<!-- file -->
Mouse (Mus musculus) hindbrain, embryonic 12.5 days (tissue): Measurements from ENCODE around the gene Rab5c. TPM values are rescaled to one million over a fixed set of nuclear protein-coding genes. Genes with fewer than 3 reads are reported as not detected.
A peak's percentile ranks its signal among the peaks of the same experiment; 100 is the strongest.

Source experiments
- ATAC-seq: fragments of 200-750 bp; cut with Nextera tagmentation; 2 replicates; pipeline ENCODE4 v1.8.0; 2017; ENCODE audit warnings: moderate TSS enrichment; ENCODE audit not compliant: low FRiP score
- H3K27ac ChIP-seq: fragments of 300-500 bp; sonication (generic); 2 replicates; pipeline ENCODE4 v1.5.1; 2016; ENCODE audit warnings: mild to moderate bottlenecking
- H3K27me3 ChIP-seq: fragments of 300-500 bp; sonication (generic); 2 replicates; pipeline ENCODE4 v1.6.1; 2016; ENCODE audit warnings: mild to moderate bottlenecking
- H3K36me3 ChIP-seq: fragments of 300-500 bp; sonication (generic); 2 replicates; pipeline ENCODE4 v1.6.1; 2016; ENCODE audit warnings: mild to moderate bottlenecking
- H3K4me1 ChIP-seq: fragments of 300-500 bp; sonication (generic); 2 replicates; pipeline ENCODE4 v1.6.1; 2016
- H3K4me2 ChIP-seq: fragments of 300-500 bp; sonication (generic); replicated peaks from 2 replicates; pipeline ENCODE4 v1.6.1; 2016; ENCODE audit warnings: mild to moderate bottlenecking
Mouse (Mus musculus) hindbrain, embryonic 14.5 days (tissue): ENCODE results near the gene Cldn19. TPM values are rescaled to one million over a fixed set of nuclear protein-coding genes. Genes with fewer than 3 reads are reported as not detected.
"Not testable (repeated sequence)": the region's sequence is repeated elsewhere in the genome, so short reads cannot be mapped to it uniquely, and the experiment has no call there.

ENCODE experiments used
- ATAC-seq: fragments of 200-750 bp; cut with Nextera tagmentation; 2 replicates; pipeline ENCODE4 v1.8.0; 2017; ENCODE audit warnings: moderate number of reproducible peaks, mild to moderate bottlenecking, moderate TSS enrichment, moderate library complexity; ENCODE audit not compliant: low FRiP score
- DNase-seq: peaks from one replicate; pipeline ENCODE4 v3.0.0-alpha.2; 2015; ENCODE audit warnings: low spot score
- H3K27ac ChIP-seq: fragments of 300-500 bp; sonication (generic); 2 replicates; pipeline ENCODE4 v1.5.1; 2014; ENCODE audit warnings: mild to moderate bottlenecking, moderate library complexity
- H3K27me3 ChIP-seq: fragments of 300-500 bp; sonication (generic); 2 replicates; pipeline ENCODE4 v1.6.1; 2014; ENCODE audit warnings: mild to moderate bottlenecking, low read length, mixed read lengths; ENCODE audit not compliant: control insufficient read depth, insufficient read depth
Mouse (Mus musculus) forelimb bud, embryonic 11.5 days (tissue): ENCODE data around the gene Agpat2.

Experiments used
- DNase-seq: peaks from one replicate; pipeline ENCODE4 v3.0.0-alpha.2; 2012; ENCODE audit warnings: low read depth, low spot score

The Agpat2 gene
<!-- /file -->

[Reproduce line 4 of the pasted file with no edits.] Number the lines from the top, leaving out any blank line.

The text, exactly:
- ATAC-seq: fragments of 200-750 bp; cut with Nextera tagmentation; 2 replicates; pipeline ENCODE4 v1.8.0; 2017; ENCODE audit warnings: moderate TSS enrichment; ENCODE audit not compliant: low FRiP score